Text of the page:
I just wanted to start this article by thanking GolfWRX for allowing me to share my story of battling ulcerative colitis, and to the community of great members for taking the time to read it. It was a blast for me to write it, and I feel I am achieving one of my goals of raising awareness about the disease and just how difficult it can be on the people and their loved ones going through it.

To provide a bit more insight as to where I am now, I am feeling 100 percent. It was a long road to get there, mind you. After being told I would be in the hospital for three to five days, I was there for 14, home for two and then back to the hospital for another three.

I remember a lot about being in the hospital. The thing that I will take with me the most is the love and support of my family and friends. My loving wife (fiancée at the time) was the best. She would always be with me and just made me feel so good about it all, and always encouraged me to continue to get better and better. My brother came to visit me every single day; a 45-minute drive away and never missed a day. It meant the world to me to see him, and he made things easier for me. My mom and dad were there a lot too, and my friends all came to visit. It’s the people in your life that make the difference, and I think my team of people is the best!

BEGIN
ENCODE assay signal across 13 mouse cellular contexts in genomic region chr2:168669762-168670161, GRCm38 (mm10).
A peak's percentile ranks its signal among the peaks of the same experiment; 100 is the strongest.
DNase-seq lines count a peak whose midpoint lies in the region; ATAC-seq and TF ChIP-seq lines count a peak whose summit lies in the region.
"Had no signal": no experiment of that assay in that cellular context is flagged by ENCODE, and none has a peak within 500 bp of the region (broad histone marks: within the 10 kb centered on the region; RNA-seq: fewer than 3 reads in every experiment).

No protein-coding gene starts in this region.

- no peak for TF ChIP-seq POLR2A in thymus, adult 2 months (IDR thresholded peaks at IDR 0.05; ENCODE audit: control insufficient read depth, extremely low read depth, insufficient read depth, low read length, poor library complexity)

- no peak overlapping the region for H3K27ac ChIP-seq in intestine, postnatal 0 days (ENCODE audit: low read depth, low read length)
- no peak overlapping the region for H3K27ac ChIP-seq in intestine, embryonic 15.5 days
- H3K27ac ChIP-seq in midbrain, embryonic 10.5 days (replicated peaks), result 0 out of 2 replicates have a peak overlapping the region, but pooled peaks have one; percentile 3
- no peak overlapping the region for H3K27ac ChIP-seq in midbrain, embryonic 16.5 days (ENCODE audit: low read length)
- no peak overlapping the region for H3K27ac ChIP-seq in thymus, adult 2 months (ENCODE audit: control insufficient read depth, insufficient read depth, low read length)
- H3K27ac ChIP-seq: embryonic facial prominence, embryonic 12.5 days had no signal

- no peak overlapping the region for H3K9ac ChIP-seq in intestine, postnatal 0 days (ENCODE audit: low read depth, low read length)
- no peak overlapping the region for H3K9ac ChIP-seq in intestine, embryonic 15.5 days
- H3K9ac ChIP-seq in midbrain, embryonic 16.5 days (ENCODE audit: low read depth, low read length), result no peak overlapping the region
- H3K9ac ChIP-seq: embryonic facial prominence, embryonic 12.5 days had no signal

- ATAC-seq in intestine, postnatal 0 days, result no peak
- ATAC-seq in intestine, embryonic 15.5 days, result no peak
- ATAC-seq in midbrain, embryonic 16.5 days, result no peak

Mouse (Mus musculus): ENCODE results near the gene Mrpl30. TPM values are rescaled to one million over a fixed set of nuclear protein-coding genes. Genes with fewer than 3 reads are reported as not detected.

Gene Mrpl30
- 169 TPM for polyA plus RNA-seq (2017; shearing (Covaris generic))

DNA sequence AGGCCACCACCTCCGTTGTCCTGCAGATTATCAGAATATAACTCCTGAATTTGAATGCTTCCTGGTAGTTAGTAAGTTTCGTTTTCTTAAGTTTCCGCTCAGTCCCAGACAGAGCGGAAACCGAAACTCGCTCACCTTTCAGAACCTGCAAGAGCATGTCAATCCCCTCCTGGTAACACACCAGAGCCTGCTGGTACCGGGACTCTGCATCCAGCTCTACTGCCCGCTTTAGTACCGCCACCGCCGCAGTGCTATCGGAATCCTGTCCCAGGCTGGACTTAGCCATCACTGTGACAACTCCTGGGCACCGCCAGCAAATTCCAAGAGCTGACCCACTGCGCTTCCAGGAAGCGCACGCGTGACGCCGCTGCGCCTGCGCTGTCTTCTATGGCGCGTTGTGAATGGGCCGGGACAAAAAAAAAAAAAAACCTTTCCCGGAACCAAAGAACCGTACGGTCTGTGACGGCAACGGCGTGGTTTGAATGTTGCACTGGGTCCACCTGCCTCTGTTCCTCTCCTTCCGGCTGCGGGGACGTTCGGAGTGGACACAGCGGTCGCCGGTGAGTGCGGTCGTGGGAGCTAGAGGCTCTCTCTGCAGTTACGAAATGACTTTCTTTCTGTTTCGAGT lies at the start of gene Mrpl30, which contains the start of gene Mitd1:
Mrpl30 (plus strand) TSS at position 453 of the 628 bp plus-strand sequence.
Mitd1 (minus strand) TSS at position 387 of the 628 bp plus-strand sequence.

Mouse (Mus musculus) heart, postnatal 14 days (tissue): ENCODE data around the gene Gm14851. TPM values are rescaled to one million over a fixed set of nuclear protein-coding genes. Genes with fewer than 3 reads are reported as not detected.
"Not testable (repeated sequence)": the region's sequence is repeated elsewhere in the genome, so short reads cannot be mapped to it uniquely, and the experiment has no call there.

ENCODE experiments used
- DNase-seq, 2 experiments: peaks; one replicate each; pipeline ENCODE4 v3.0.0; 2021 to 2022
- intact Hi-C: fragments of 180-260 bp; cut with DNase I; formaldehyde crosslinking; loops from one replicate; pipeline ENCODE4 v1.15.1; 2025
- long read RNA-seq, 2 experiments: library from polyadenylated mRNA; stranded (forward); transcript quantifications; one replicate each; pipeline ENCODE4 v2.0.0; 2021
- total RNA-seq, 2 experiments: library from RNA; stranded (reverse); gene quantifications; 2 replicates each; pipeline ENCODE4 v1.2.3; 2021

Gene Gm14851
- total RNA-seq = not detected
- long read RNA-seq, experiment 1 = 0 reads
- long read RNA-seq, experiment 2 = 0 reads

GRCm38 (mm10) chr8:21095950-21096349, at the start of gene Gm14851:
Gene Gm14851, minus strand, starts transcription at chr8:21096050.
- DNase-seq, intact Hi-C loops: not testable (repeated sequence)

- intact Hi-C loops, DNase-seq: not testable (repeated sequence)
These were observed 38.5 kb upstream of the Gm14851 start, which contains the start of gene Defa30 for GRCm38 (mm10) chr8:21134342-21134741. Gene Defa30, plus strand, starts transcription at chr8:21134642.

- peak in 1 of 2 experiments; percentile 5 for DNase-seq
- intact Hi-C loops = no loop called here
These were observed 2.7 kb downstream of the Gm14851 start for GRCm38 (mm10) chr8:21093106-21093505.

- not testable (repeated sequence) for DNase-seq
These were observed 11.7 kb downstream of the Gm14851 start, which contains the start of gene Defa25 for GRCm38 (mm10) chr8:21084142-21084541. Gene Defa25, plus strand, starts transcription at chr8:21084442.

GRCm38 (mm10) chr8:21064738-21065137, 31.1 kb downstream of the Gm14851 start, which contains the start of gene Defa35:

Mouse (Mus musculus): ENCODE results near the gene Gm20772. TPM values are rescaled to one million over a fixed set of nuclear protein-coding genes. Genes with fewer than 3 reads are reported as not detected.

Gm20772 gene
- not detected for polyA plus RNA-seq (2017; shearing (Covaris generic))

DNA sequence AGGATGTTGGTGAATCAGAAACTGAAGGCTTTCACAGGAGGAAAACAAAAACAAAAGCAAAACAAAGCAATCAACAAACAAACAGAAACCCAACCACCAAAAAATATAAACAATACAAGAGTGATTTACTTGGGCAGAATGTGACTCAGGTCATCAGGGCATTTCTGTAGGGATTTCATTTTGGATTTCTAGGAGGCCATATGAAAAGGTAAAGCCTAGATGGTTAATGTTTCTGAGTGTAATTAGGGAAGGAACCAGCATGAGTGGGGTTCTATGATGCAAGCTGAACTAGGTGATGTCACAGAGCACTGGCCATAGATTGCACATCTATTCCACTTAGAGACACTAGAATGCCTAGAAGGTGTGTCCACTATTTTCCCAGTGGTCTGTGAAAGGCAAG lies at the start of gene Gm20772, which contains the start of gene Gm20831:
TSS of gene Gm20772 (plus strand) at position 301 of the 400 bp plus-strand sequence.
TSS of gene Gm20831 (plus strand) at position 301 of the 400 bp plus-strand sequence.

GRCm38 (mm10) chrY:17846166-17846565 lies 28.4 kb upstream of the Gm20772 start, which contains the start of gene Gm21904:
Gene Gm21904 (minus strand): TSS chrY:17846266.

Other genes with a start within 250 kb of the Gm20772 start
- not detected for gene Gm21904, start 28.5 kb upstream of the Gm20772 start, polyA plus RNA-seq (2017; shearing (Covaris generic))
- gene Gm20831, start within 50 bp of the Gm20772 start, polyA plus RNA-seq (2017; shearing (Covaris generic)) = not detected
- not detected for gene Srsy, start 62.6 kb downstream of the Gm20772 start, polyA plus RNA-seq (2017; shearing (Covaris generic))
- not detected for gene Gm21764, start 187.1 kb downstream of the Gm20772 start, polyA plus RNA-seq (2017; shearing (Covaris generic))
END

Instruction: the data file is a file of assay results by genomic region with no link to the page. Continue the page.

I also remember my weight. Before getting so sick, I was about 170 pounds. A few days after my surgery I got on the scale and it said 123! I was in shock. I was so skinny it was scary. I am happy to say that I am now back to 165, and feel great about it.

As for my ostomy, I still have it. I am in a position to remove it and replace it with an internal “J-Pouch,” however I plan to keep my bag. For me, it has been easy to deal with, and I can easily handle it. I consider it my life-saver, and it truly has been. It allows me to golf, and live a very normal life, it is all good!

Now, as for golf, I was able to get in a very full 2012 season and it was a blast. I did a lot to prepare in the cold, wintery months here in Toronto and felt ready to go once 2012 started. My goal was to compete in about four or five events, but that changed when a big break came.

I saw the application online for The Golf Channel’s “Big Break” and I knew I had to apply. True, I was very rusty at the time, but I thought why not? What a story it would be right? I applied and kind of forgot about it, that is until the show got back to me asking me to come apply. The problem was the auditions were nowhere near me; Florida, North Carolina and Phoenix were the sites.